De Ontbrekende Schakel, by Picha
'De Ontbrekende Schakel' (Spetters #1, April 1981), a comic book adaptation of 'Le Chaînon Manquant' ('The Missing Link'). 

Picha is one of the best known Belgian animators in the world. He is most famous for his Tarzan parody, 'Tarzoon: La Honte de la Jungle' ('Tarzoon: Shame of the Jungle', 1975). His trademark style consists of sex parodies, mixed in with political-social satire. He personally adapted two of his later films, 'La Chaînon Manquant' ('The Missing Link', 1980) and 'Le Big Bang' ('The Big Bang', 1987), in comic book versions. During the 1960s and 1970s Picha was notable as an editorial cartoonist and enjoyed an international career. Although best known for his adult animated pictures, he also produced more child-friendly animated TV series, such as 'Zoo Olympics' (1990-1991), 'Zoo Cup' (1992-1993) and 'Les Jules... Chienne de Vie' (1996). 

Early life and cartooning career
Picha was born in 1942 in Brussels as Jean-Paul Walravens. He studied at the Saint-Luc Higher School of Arts in Brussels. His first cartoon was published in Pourquoi Pas? when the artist was only 15 years old. At age 18 he fell ill with tuberculosis, which left him nine months in a sanatorium, where he spent his time drawing provocative cartoons. Among Picha's graphic influences were Ronald Searle, Charles Addams and Siné. From 1960 on he worked as an editorial cartoonist for Belgian newspapers like La Libre Belgique and De Standaard and magazines such as Pan, Spécial and De Nieuwe. In France he could be read in Lui and Hara Kiri (nowadays Charlie Hebdo), in Germany in Pardon and in the Netherlands in Vrij Nederland and the Provo paper God, Nederland en Oranje. In the United States he appeared in Evergreen, National Lampoon and The New York Times.

Influenced by the free-spirited 1960s, Picha drew many cartoons poking fun at sex, religion and militarism. He also designed posters for public demonstrations. In issue #222 (2 July 1969) of Spécial, he drew a cartoon depicting Jesus on the cross, surrounded by worshipping nuns. The reason for their adoration only becomes clear on closer inspection: his large penis has also been nailed to the wood. A few days later, Belgian cardinal Jozef Suenens sent an official letter of complaint, warning the editors to never republish such offensive cartoons again. Picha later found out the Belgian Catholic Church had put him on a blacklist. According to him this is the reason why some of his later work, including his animated films and series, weren't as widespread in certain parts of Belgium, "particularly Flanders, where the Catholic Church is more influential than in Wallony".

Still, in later interviews Picha claimed he wasn't all that interested in politics. At the time, he merely worked as a political cartoonist because it was the only way a graphic artist could earn a living. Picha also believed that a political cartoon can't change the world, only demistify certain people and taboos in the eyes of readers. His work was collected in several books, including 'Paranoia' (1970), 'Picha au Club Méditerranée' (1971), 'Chastity' (1973), 'Au Secours' (1973), 'Persona non Grata' (1975) and 'Démocratie Belge' (with Pierre Bartier, 1976).

Persona Non Grata by Picha
From: 'Les Chefs d'Oeuvre du Dessin d'Humour' (Anthologie Planète, 1968). Translation: "Shush! The police!! Act like you never saw me..."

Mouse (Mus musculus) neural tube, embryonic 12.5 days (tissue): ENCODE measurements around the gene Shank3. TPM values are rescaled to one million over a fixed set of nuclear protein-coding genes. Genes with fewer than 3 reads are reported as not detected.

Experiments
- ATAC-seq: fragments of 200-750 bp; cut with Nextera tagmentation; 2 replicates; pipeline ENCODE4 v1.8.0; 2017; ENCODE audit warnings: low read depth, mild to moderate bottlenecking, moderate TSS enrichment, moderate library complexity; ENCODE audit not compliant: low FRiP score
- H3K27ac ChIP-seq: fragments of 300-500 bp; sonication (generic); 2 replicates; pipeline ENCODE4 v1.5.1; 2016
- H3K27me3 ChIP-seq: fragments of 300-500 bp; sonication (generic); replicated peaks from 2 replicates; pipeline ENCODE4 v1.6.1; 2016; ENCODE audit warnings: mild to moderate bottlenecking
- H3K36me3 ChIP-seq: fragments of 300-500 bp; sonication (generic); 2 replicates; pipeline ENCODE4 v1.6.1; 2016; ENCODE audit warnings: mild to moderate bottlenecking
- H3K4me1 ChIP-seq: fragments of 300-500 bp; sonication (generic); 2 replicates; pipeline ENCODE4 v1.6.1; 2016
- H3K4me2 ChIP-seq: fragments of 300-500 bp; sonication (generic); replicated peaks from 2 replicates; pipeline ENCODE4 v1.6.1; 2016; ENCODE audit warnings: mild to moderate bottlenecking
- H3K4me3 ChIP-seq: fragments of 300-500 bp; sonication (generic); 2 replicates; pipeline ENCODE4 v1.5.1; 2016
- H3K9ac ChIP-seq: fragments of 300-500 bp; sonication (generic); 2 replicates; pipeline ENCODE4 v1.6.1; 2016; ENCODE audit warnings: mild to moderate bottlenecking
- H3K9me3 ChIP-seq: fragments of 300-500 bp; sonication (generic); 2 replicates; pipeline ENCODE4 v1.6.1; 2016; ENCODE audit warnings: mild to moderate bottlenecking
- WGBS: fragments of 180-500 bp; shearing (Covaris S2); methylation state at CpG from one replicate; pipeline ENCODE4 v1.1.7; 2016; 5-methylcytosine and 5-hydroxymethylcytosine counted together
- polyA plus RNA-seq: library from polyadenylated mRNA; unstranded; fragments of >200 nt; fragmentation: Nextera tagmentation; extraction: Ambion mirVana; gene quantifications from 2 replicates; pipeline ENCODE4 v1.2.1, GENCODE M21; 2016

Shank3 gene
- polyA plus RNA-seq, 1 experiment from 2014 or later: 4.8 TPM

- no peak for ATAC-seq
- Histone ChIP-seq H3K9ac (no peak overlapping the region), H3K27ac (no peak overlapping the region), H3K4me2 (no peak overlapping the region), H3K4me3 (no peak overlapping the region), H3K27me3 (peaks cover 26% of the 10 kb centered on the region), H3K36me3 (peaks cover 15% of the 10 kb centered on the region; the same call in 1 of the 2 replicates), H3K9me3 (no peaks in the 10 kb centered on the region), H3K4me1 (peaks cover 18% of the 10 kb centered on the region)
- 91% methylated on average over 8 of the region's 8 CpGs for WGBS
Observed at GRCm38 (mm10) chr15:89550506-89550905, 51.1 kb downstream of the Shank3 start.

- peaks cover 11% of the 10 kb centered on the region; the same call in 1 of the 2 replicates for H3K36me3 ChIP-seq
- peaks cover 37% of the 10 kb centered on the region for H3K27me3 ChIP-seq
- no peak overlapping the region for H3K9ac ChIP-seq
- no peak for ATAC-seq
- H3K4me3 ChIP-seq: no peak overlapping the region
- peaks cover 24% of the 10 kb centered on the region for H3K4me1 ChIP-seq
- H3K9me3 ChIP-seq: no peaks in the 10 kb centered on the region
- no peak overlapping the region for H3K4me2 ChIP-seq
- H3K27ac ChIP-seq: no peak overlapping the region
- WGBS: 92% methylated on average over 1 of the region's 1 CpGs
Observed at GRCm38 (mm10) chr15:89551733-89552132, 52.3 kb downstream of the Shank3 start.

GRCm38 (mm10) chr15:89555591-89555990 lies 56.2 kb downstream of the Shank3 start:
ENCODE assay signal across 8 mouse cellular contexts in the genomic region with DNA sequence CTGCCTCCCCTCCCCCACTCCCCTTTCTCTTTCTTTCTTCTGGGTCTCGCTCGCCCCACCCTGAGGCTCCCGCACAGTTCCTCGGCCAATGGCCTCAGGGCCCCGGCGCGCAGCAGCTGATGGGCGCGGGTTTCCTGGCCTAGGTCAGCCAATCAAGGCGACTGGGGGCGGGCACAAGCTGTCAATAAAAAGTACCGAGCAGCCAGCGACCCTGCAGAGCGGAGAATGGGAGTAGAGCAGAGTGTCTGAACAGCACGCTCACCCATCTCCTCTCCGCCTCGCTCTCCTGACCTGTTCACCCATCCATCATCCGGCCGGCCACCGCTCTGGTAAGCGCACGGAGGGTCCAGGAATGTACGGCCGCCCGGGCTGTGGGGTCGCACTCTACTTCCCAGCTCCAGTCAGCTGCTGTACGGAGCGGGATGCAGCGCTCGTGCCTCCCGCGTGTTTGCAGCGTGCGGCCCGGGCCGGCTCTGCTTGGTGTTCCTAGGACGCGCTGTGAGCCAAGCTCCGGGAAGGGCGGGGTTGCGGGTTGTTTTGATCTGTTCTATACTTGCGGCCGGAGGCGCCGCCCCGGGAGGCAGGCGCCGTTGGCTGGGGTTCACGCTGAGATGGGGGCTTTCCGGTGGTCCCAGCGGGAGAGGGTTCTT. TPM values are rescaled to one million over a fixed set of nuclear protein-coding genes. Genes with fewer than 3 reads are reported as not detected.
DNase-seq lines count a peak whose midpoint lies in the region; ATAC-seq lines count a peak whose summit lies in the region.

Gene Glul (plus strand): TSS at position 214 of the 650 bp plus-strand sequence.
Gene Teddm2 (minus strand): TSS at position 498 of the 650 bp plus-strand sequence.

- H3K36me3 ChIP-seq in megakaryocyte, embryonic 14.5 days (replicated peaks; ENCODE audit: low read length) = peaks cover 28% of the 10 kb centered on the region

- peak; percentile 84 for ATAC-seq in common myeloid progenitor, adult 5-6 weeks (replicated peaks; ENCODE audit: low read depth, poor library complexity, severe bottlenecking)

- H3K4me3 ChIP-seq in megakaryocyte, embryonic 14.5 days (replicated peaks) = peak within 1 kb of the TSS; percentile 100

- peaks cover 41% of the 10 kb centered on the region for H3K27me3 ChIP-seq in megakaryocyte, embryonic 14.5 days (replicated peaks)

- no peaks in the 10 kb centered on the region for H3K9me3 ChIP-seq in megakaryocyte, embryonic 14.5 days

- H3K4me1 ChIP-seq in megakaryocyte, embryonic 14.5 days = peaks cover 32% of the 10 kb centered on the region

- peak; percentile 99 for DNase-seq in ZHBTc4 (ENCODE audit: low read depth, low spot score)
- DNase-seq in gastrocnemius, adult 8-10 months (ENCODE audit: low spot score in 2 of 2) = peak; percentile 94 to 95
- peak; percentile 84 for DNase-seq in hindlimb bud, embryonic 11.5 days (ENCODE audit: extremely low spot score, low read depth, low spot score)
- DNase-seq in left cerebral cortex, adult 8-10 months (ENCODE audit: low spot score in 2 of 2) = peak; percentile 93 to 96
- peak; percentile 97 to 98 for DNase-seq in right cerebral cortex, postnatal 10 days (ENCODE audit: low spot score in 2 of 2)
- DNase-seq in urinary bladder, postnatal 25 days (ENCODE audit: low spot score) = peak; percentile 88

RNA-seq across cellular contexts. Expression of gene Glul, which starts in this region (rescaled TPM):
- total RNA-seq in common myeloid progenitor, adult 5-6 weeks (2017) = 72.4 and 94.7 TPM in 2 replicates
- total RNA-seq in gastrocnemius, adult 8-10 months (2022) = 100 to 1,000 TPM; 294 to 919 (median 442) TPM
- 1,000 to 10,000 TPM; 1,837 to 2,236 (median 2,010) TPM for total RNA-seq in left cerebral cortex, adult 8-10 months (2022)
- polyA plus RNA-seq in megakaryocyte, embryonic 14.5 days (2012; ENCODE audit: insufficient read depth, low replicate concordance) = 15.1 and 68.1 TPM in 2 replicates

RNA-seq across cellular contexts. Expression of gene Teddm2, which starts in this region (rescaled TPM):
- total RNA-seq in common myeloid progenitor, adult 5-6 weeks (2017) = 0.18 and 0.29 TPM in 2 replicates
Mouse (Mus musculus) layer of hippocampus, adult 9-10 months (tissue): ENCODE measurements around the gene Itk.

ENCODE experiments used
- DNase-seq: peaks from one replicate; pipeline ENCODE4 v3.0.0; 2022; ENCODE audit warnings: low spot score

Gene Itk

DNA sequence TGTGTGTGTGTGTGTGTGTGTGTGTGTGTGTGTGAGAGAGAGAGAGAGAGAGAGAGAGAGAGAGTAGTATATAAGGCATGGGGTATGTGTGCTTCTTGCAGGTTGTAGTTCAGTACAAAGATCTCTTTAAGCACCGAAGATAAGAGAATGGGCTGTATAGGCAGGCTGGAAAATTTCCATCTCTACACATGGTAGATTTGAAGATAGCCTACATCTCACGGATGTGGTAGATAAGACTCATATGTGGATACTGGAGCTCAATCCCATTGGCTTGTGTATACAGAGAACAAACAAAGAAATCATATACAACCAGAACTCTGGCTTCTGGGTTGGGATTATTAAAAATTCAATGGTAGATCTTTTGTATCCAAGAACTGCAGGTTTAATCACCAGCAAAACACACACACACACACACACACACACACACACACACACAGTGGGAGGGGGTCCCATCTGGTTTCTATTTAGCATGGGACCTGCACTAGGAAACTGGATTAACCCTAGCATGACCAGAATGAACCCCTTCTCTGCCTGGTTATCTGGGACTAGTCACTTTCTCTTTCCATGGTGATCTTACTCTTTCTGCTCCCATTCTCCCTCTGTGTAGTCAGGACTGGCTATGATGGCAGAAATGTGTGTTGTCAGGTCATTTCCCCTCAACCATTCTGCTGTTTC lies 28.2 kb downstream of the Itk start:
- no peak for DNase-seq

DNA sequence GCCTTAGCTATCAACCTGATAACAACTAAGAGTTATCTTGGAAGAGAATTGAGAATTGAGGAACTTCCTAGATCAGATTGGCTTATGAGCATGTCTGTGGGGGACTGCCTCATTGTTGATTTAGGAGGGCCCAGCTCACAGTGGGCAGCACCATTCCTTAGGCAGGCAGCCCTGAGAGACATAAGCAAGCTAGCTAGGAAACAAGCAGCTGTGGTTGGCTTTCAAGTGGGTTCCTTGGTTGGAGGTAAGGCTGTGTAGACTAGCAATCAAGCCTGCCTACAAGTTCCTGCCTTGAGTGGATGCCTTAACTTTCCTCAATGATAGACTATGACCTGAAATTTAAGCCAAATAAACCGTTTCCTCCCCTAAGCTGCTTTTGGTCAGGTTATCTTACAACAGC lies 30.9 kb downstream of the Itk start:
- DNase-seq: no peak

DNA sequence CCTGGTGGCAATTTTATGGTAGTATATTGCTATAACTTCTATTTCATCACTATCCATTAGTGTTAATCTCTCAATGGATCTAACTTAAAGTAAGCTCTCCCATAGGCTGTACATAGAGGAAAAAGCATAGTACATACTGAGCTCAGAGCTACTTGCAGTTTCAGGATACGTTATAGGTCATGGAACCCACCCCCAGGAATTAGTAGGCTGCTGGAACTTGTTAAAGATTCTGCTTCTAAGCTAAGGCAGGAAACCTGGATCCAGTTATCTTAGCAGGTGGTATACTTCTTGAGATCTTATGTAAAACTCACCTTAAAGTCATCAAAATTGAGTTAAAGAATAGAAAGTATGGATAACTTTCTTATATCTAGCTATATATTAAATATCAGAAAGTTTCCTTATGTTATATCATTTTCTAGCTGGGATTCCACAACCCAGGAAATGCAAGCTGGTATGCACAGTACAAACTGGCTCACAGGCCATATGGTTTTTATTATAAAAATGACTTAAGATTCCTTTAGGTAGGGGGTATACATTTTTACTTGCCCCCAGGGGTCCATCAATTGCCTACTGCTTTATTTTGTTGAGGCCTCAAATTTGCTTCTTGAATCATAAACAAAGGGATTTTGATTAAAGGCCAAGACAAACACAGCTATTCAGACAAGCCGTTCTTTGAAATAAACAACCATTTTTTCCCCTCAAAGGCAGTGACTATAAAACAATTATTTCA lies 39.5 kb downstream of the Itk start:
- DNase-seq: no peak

TV, film and media appearances
Near the end of the 1960s, Picha worked for the Walloon public TV channel RTB (nowadays RTBF) for the pop music show 'Vibrato'. In 1972 he designed the film poster for Benoît Lamy's documentary 'Cartoon Circus', a Belgian documentary about cartoons and comics,  in which he also appeared alongside Siné, Roland Topor, Cabu, Jean-Marc Reiser, François Cavanna, Professeur Choron, Gal (Gerard Alsteens), Georges Wolinski, Willem, Joke and Jules Feiffer. Picha also designed the film posters for Benoît Lamy's 'Home Sweet Home' (1973) and Thierry Zéno's 'Des Morts' (1979). The cartoonist acted in the live-action short 'Fumeurs de charme' (1985) by Frédéric Sojcher, which also starred the French singers Serge Gainsbourg and Bernard Lavilliers.

Tarzoon: The Shame Of The Jungle
Inspired by the success of Ralph Bakshi's X-rated animated feature 'Fritz the Cat' (1972), Picha became an animator. His debut film, 'Tarzoon: La Honte de la Jungle' ('Tarzoon: The Shame of the Jungle', 1975) is a sex parody of 'Tarzan'. In Picha's version, the so-called "lord of the jungle" is a pathetic loser, whose loin cloth keeps falling down. After being unable to sexually satisfy Jane, she is kidnapped by man-size jumping testicles. The plot tackles every jungle stereotype in existence, including dangerous animals, oafish safari hunters and hungry cannibals.  Apart from 'Tarzan', Hergé's 'Tintin in the Congo' is briefly spoofed as well. In a vicious parody of the comic book's pro-colonial tone, Tintin is seen converting black boys to Christianity. When one boy doesn't pay attention, he hits him over the head with his crucifix.

Still, Picha didn't run into copyright troubles with Hergé, but instead with the estate of 'Tarzan' novelist Edgar Rice Burroughs. Picha was sued, but the judge ruled in his favour that the picture was obvious satire. Nevertheless, the animator took the precaution of changing the title and titular character from 'Tarzan' into 'Tarzoon'. Soms U.S. prints even completely retitled it as 'Jungle Burger'. They also censored five minutes' worth of material and rewrote some dialogue. Johnny Weissmuller, jr., son of the iconic Tarzan actor, took the film more in good fun. He even voiced Tarzoon in the American dub. Other celebrities featured in the U.S. dub version are comedians John Belushi, Bill Murray and Christopher Guest. Despite the controversy, 'Tarzoon' was an international cult hit. In 1977 Dutch comic artist Paul Schuurmans also drew a pornographic 'Tarzan' parody comic, titled 'Tarzoen - 1001 Sex Avonturen'. Despite a similar title and premise, it had nothing to do with Picha's film. 

Tarzoon by Picha
'Tarzoon' film poster.

The Missing Link